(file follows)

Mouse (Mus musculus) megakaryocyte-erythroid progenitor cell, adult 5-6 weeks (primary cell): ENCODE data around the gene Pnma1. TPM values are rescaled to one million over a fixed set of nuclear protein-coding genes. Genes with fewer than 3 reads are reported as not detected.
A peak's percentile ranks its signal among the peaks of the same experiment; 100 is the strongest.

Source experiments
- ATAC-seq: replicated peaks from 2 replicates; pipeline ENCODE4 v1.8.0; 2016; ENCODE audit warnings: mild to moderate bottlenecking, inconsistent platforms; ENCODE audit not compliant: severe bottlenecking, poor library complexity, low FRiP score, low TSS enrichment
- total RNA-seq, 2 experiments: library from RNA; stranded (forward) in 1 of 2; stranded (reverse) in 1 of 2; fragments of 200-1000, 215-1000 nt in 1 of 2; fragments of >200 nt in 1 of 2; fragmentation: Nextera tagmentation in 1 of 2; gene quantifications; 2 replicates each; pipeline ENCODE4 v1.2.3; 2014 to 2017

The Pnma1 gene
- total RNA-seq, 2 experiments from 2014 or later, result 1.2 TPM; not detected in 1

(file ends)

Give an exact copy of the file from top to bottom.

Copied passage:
Mouse (Mus musculus) megakaryocyte-erythroid progenitor cell, adult 5-6 weeks (primary cell): ENCODE data around the gene Pnma1. TPM values are rescaled to one million over a fixed set of nuclear protein-coding genes. Genes with fewer than 3 reads are reported as not detected.
A peak's percentile ranks its signal among the peaks of the same experiment; 100 is the strongest.

Source experiments
- ATAC-seq: replicated peaks from 2 replicates; pipeline ENCODE4 v1.8.0; 2016; ENCODE audit warnings: mild to moderate bottlenecking, inconsistent platforms; ENCODE audit not compliant: severe bottlenecking, poor library complexity, low FRiP score, low TSS enrichment
- total RNA-seq, 2 experiments: library from RNA; stranded (forward) in 1 of 2; stranded (reverse) in 1 of 2; fragments of 200-1000, 215-1000 nt in 1 of 2; fragments of >200 nt in 1 of 2; fragmentation: Nextera tagmentation in 1 of 2; gene quantifications; 2 replicates each; pipeline ENCODE4 v1.2.3; 2014 to 2017

The Pnma1 gene
- total RNA-seq, 2 experiments from 2014 or later, result 1.2 TPM; not detected in 1